Southern California grocery strike a key battle
By Evan Kornfeld and Gillian Russom | October 31, 2003 | Page 11
LOS ANGELES--Seventy thousand members the United Food and Commercial Workers (UFCW) union in Southern California have entered the third week of their strike against three big grocery chains. The workers are resisting employers' demands for drastic cuts in health and pension benefits, as well as the creation of a two-tier pay system.
The strike began October 11 against Vons, owned by Safeway. The Ralphs chain--owned by Kroger--and Albertsons then locked out the union. This showdown is part of a larger fight that's put some 13,000 more UFCW members on the picket line in the Midwest as well.
The outcome of the battle in Southern California will determine the fate of unions throughout the grocery industry. Picket lines have remained in place throughout the region, with the strikers taking six-hour shifts.
Socialist Worker attended a picket-line rally at a Vons in Echo Park that was organized by Kathleen Doyle, who's worked at the store for seven years. About 35 workers and 15 community supporters turned out, including representatives of the striking Metropolitan Transportation Authority bus mechanics.
A spokesperson for the bus mechanics, Fernando, told the rally: "Good unions mean a good community and a good society...We have to show unity with all the unions in the county." He drew cheers when he declared, "This is the time for universal health care." Kenneth Muse, a UFCW picket captain, told Socialist Worker that if the grocery workers return to work first, they'll march on the mechanics' picket lines. "We're all fighting for the same cause," he said.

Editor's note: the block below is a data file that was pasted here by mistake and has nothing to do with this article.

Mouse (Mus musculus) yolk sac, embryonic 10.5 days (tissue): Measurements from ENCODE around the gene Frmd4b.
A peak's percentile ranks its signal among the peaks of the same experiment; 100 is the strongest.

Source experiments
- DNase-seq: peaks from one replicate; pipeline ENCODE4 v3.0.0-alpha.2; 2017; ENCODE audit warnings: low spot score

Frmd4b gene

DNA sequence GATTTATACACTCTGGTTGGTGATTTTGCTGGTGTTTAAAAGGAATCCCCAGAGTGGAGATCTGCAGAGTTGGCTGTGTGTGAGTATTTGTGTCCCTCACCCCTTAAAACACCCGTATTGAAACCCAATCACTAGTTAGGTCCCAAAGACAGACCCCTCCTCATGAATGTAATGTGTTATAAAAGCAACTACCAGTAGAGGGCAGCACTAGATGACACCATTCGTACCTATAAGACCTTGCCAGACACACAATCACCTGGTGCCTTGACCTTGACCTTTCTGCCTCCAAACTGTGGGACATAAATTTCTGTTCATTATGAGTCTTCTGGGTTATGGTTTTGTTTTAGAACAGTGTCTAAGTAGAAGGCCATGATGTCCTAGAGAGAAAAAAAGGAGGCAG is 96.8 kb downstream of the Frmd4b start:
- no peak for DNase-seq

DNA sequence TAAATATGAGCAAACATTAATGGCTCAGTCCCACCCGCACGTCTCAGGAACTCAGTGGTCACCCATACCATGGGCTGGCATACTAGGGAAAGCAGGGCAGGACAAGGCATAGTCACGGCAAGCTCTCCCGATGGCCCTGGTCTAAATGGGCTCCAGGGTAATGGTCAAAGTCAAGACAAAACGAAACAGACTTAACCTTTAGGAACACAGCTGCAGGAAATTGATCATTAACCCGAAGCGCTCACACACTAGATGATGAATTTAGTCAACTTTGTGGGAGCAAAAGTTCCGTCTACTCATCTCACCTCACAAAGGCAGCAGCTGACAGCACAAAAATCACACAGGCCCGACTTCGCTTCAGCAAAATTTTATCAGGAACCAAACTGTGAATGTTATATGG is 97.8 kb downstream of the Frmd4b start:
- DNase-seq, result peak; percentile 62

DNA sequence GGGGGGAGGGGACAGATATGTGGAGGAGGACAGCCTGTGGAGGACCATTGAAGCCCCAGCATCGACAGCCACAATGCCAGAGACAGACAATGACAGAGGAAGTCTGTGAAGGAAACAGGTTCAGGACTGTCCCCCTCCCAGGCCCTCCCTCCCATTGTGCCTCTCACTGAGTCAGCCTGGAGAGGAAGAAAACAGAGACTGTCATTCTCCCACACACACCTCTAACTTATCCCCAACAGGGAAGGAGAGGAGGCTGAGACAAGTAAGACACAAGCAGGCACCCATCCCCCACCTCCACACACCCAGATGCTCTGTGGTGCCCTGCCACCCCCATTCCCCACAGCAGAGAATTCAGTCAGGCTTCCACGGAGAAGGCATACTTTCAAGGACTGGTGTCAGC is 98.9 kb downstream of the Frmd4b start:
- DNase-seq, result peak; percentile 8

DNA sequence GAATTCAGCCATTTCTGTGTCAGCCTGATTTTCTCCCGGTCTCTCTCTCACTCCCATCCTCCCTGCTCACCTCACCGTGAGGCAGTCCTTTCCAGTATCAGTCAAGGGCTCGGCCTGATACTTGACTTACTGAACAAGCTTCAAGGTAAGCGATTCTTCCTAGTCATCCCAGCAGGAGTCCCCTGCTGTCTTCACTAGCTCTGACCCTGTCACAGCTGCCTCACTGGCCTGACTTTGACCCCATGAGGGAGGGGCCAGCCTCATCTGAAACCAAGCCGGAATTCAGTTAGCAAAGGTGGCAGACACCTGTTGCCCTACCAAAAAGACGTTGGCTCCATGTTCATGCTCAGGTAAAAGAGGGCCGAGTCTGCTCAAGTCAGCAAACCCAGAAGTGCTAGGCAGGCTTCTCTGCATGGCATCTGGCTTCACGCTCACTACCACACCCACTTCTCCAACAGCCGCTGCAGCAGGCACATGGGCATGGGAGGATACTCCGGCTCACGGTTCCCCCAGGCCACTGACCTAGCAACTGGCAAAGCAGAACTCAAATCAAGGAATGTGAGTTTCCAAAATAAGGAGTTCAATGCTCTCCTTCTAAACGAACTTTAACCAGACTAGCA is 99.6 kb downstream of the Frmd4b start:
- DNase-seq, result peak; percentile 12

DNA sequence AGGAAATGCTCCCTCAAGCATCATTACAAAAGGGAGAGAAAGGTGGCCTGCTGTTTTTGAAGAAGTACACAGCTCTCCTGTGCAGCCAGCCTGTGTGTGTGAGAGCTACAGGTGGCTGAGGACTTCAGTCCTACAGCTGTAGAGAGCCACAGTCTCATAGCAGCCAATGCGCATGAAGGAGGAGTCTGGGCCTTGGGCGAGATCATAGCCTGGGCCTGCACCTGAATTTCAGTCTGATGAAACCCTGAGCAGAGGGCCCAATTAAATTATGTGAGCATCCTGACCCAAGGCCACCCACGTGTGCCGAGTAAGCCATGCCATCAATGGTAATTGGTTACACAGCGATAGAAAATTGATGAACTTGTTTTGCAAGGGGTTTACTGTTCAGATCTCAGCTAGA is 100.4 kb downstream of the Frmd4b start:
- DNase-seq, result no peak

A striker named Margaret explained how her husband worked for the Los Angeles Unified School District for 35 years, but was denied health insurance coverage for his dialysis. "If I wouldn't have had my coverage, we would have been in the street," she said.
There have been accusations that market chains have been violating health laws by transporting milk and meat in unrefrigerated trucks. Also, Axcess Business News revealed that Safeway CEO Steven Burd dumped over $21,400,000 in Safeway shares in the weeks just before the strike.
Some Wall Street analysts believe that Safeway wants concessions from the union to pay for debts incurred by buying up supermarket chains since 1998. "They just want more gain," said Kenneth Muse, the picket captain. "They've eaten the fat, now they want to cut into the muscle."
"Things really need to change in this country," added Kathleen Doyle. "We have the best health care--but only one percent of our population can take advantage of it--while we get the leftovers. They need to overhaul our government. I've always known these things but it took until the strike before it hit me that I had to do something about it." She organized the rally because, she said, "it's the small things growing into the big things that make a difference."
Carmen Gonzalez, Esther Barillas, and Adolfo Rivera, who work at the Ralphs at Third and Vermont in LA, joined the Echo Park rally. Inspired by the rally, the three plan to organize one at their own Ralphs in order to raise spirits on the picket line.
While the Teamsters union has promised to support the strike by honoring UFCW picket lines, they continue to drive delivery trucks to the grocery stores where scab drivers or managers drive them through the lines. Moreover, the promise to stop deliveries to Ralphs, Vons and Albertsons distribution centers have yet to come through.
One striker, who has spoken with a Teamsters member at the Vons warehouse in Santa Fe Springs told Socialist Worker, "The members of the Teamsters want to be out here supporting us, but the leadership is putting the brakes on. We're going to meet with some of the Teamsters to try to tell them what's going on so we can get them fired up and involved." Teamsters members need to push their union to show real solidarity with the UFCW by stopping deliveries to the grocery stores and their distribution centers until the end of the strike.
Randy Childs also contributed to this article.